Frank William Boreham 1871-1959

Frank William Boreham 1871-1959
A photo F W Boreham took of himself in 1911

Sunday, February 12, 2006

Boreham on Personal Influence

"I set in motion a tide of influence, and it goes on spreading and growing long
after I have lost all trace of it- long after I myself am dead and
F.W. Boreham, The Drums of Dawn

A Tide of Influence
F.W. Boreham once remarked how he rarely returned home from a Sunday of worship services to report to his wife that someone had become a Christian in response to his preaching ministry that day. However, he was for ever amazed at the many times people said to him, "That sermon that you preached ten years ago was the means by which God turned my life around!" Such is the mystery of preaching, writing, personal conversation and practical service. People say or do something that at the time seems small and ordinary yet through an invisible and often lengthy process of maturing there emerges something that is profound and transforming. This conviction offers hope to every person when they realise the significant part they can play in the total purposes of God.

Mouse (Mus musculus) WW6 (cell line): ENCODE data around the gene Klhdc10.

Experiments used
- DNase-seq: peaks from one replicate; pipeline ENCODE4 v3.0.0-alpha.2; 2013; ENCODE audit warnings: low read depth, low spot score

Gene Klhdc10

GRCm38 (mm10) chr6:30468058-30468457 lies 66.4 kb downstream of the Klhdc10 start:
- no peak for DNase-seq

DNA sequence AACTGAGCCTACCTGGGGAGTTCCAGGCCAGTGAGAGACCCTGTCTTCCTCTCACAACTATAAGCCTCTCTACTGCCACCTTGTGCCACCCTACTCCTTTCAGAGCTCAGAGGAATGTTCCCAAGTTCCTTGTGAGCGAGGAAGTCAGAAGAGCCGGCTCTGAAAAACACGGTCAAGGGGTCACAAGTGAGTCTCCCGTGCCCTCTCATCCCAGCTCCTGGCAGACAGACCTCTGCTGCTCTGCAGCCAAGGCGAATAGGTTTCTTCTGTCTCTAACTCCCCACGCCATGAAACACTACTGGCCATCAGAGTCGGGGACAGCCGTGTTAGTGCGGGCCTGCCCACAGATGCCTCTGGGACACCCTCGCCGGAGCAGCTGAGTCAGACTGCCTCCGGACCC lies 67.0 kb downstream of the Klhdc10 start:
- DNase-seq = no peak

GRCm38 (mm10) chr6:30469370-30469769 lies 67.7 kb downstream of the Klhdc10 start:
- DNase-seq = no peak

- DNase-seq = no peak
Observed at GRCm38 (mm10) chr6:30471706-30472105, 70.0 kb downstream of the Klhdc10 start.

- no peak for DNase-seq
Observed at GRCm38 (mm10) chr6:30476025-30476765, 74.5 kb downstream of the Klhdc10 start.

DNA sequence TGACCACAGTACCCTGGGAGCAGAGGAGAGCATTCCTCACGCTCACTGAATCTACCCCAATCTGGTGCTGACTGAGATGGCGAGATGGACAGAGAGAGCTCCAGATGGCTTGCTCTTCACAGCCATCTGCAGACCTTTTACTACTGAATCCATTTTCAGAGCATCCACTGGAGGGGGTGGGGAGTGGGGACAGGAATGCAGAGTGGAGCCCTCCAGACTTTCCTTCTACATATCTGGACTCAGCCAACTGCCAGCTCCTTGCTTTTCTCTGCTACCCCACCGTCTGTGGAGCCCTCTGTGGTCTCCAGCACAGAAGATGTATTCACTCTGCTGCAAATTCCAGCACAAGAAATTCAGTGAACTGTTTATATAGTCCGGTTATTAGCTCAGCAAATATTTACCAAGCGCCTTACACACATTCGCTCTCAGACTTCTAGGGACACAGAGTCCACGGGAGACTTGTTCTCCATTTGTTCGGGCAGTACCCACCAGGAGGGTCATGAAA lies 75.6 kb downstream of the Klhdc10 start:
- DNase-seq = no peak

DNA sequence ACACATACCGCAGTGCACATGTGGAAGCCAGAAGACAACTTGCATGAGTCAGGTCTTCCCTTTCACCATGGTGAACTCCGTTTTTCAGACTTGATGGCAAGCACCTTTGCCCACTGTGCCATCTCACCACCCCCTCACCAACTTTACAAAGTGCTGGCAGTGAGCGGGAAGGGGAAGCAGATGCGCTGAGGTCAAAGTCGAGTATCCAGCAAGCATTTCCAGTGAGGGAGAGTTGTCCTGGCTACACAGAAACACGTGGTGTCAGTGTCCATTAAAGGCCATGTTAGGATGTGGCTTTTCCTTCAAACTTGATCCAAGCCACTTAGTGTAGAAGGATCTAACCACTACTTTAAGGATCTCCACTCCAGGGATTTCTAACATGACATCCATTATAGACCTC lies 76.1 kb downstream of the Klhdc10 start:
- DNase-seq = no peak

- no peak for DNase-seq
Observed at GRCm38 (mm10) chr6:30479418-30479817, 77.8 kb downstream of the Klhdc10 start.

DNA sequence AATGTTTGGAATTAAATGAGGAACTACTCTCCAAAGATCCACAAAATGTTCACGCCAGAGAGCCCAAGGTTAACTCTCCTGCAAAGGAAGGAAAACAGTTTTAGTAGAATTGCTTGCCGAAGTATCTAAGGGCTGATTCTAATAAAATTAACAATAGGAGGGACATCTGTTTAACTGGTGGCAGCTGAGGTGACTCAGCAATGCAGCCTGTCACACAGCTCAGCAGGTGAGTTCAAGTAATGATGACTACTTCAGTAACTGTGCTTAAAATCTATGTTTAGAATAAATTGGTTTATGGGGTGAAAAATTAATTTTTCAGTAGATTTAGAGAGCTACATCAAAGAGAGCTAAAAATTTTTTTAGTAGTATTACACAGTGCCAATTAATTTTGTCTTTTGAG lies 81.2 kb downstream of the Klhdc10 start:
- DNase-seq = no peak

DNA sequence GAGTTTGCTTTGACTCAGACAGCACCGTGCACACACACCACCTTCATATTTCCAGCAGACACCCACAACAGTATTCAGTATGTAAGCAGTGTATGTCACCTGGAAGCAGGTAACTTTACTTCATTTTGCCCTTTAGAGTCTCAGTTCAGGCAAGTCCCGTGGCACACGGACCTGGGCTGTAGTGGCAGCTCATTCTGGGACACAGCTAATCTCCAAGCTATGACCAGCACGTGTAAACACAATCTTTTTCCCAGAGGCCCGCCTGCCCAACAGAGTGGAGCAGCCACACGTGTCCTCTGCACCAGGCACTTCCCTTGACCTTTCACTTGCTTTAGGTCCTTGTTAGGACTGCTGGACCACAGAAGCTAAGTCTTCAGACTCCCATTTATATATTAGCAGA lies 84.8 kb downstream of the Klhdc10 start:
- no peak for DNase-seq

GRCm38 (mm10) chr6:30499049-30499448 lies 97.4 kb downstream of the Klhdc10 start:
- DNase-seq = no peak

And It Goes on Spreading
Sometimes we may intend some thoughtful gesture in the hope that it will bring positive good into a person's life. For example, Doctor Boreham was a prolific letter writer and he did this in the hope that it would bring some cheer. The New Zealand missionary, Bob Alcorn was the recipient of such encouragement when he was on his way to serve in East Pakistan. Recalling his meeting with Boreham when passing through Melbourne one Sunday he wrote:

"I was a fan of his and had a lot of his books. I met him on Sunday 20th
November at the Collins Street Baptist Church. He preached a sermon that I
remembered having read in one of his books. I waited on the steps and met him
when he left. We had a good yarn. He had been interested in the New Zealand
Baptist Missionary Service while in Mosgiel and had always had a keen interest
in the Australian Baptist Missionary Society....A year later, he sent me a book
inscribed, 'Remembering our meeting in Melbourne, 20th November, 1949.' I really appreciated his gesture. He was an extremely well known and respected person, while I at that point was just moving towards greatness!"[1]

[1] Letter from Rev. Robert Alcorn to Geoff Pound, February 1996

Geoff Pound